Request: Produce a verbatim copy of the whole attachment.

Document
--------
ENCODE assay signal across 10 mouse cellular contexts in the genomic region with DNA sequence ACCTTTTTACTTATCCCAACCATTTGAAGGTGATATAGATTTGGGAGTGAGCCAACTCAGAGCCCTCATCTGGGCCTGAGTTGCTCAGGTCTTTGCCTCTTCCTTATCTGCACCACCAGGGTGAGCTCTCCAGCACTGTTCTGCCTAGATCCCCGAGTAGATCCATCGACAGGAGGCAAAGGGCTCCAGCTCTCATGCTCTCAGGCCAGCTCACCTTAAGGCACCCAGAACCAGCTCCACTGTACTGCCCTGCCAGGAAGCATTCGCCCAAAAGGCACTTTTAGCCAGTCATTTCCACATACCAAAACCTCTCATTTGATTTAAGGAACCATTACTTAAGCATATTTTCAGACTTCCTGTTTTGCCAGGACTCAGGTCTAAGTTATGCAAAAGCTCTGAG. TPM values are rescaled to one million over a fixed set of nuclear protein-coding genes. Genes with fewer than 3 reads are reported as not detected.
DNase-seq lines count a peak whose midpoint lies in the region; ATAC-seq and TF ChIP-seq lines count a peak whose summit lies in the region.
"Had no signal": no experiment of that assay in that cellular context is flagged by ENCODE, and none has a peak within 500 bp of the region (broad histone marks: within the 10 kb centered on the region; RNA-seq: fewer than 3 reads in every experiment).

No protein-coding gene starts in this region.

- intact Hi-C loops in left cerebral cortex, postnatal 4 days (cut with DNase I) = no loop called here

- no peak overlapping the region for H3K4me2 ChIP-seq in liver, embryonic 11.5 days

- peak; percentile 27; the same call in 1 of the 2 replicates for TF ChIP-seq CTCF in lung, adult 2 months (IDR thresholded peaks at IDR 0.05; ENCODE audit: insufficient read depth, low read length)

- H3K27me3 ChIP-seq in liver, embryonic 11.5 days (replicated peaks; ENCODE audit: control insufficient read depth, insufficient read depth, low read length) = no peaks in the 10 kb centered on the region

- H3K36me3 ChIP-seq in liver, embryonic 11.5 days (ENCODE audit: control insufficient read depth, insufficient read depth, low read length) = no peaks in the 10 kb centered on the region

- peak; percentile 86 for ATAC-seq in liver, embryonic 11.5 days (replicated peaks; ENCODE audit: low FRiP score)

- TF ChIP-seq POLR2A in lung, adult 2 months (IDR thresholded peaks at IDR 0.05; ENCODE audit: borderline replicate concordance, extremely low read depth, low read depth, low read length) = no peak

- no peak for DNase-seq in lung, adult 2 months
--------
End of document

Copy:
ENCODE assay signal across 10 mouse cellular contexts in the genomic region with DNA sequence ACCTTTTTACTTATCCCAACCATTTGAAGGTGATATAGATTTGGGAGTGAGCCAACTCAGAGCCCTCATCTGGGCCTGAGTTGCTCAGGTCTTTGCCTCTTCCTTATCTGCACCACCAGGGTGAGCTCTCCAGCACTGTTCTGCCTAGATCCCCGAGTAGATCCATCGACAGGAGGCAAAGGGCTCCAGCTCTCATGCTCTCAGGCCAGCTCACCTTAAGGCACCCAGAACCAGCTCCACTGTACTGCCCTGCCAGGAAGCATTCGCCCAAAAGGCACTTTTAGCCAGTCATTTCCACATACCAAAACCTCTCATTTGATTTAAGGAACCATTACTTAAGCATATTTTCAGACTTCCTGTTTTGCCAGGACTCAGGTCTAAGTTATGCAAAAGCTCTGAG. TPM values are rescaled to one million over a fixed set of nuclear protein-coding genes. Genes with fewer than 3 reads are reported as not detected.
DNase-seq lines count a peak whose midpoint lies in the region; ATAC-seq and TF ChIP-seq lines count a peak whose summit lies in the region.
"Had no signal": no experiment of that assay in that cellular context is flagged by ENCODE, and none has a peak within 500 bp of the region (broad histone marks: within the 10 kb centered on the region; RNA-seq: fewer than 3 reads in every experiment).

No protein-coding gene starts in this region.

- intact Hi-C loops in left cerebral cortex, postnatal 4 days (cut with DNase I) = no loop called here

- no peak overlapping the region for H3K4me2 ChIP-seq in liver, embryonic 11.5 days

- peak; percentile 27; the same call in 1 of the 2 replicates for TF ChIP-seq CTCF in lung, adult 2 months (IDR thresholded peaks at IDR 0.05; ENCODE audit: insufficient read depth, low read length)

- H3K27me3 ChIP-seq in liver, embryonic 11.5 days (replicated peaks; ENCODE audit: control insufficient read depth, insufficient read depth, low read length) = no peaks in the 10 kb centered on the region

- H3K36me3 ChIP-seq in liver, embryonic 11.5 days (ENCODE audit: control insufficient read depth, insufficient read depth, low read length) = no peaks in the 10 kb centered on the region

- peak; percentile 86 for ATAC-seq in liver, embryonic 11.5 days (replicated peaks; ENCODE audit: low FRiP score)

- TF ChIP-seq POLR2A in lung, adult 2 months (IDR thresholded peaks at IDR 0.05; ENCODE audit: borderline replicate concordance, extremely low read depth, low read depth, low read length) = no peak

- no peak for DNase-seq in lung, adult 2 months